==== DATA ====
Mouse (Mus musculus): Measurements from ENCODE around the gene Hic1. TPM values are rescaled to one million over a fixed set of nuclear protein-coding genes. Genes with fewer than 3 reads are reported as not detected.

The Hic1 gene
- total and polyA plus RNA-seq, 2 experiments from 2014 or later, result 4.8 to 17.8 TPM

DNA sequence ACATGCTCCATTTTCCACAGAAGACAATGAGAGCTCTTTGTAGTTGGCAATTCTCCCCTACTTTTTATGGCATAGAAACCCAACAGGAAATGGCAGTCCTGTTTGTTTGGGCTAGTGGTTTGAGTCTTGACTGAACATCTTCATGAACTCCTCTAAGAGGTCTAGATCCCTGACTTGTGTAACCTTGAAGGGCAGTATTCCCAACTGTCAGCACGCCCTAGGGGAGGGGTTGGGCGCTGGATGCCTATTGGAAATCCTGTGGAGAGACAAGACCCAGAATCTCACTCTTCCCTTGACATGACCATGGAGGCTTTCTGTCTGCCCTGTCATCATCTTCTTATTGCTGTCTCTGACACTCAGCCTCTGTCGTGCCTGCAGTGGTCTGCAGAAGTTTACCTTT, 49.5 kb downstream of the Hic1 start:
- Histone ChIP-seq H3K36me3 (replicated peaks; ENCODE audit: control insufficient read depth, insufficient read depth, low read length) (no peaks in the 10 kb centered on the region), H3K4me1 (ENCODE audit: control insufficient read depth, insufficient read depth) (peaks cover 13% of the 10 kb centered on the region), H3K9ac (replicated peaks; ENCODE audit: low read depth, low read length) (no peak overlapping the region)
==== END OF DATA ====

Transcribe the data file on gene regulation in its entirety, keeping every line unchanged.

Mouse (Mus musculus): Measurements from ENCODE around the gene Hic1. TPM values are rescaled to one million over a fixed set of nuclear protein-coding genes. Genes with fewer than 3 reads are reported as not detected.

The Hic1 gene
- total and polyA plus RNA-seq, 2 experiments from 2014 or later, result 4.8 to 17.8 TPM

DNA sequence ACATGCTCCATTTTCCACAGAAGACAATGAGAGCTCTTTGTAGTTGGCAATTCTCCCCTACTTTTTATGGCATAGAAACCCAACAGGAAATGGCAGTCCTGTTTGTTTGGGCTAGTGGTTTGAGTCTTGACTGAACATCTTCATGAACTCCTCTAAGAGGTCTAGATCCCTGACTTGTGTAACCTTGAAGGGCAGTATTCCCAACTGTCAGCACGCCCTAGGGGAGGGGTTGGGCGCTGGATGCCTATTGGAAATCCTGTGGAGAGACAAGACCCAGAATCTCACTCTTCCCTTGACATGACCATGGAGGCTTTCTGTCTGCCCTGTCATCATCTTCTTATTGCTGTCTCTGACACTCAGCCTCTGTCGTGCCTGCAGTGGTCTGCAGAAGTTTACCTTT, 49.5 kb downstream of the Hic1 start:
- Histone ChIP-seq H3K36me3 (replicated peaks; ENCODE audit: control insufficient read depth, insufficient read depth, low read length) (no peaks in the 10 kb centered on the region), H3K4me1 (ENCODE audit: control insufficient read depth, insufficient read depth) (peaks cover 13% of the 10 kb centered on the region), H3K9ac (replicated peaks; ENCODE audit: low read depth, low read length) (no peak overlapping the region)